“What’s going to happen to Medicare Advantage plans with Obamacare?”
This is a question I hear over and over as I talk to people on Medicare and those who are turning 65.
Predictions about the future of Medicare Advantage seem to change from month-to-month. One month, Medicare Advantage is going to be phased out because of Obamacare payment cuts. The next month, we learn that large insurance companies like Cigna, UnitedHealthcare, and Humana have spent billions of dollars buying Medicare Advantage plans.
And despite all the gloom and doom talk, enrollment in Medicare Advantage (MA) plans has continued to grow each year. From 2012 to 2013, MA enrollment increased by 1.2 million. As of February 2013, 14.6 million people were enrolled in Medicare Advantage plans across the country. That means 28.5% of Medicare beneficiaries are enrolled in MA plans.
Now there is a Bloomberg News story about how UnitedHealthcare and Humana can expect to see their Medicare Advantage business grow significantly over the next 10 years. According to the Bloomberg story:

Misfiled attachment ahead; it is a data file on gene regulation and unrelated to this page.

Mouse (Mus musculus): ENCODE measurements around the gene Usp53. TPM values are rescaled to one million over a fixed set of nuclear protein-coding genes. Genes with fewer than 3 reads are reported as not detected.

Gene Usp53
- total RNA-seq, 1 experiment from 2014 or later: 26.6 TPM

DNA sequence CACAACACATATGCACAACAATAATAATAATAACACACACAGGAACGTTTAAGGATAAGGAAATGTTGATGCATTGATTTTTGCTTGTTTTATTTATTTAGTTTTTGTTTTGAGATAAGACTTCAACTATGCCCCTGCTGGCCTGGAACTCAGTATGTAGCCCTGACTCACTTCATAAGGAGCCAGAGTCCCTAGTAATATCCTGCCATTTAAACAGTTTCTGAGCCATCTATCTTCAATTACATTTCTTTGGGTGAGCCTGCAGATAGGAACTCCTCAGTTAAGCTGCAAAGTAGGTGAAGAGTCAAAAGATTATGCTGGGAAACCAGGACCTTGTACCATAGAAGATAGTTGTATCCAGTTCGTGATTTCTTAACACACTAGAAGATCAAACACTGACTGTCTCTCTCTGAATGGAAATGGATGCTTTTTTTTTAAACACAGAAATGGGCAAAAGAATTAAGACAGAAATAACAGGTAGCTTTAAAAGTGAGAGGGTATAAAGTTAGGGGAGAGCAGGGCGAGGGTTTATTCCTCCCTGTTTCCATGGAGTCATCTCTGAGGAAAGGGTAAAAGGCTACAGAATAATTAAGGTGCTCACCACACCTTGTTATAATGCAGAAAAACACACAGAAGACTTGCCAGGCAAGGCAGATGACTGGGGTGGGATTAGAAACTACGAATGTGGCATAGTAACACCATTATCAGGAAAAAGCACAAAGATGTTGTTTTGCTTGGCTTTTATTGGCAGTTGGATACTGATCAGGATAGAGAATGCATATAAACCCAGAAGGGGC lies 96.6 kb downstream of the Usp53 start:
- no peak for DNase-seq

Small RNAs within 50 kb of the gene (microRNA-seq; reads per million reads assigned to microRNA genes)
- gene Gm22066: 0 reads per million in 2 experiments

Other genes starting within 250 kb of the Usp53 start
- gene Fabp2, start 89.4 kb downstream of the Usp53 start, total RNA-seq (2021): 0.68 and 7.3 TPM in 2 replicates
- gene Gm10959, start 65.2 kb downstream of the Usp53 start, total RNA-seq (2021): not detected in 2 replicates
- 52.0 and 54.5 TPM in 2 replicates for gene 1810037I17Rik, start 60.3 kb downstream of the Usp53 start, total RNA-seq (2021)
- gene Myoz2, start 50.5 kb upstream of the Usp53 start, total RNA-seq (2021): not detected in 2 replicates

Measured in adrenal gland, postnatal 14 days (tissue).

Medicare Advantage plans for the elderly and disabled will swell to 21 million participants by fiscal 2023 from 14 million this year, the Congressional Budget Office said yesterday in its annual review of the federal budget..
Insurance company stock prices also continue to rise, due to the positive outlook for Medicare Advantage business. From the Bloomberg story:
The Standard & Poor’s 500 Managed Care Index has jumped 19 percent this year, edging out gains of the broader S&P 500, as government policies on Medicare and on implementation of the 2010 health-care system overhaul turn out to be more favorable to insurers than some investors had anticipated.
I have written many times that insurance companies seem to know something the general public does not know: Medicare Advantage is here to stay.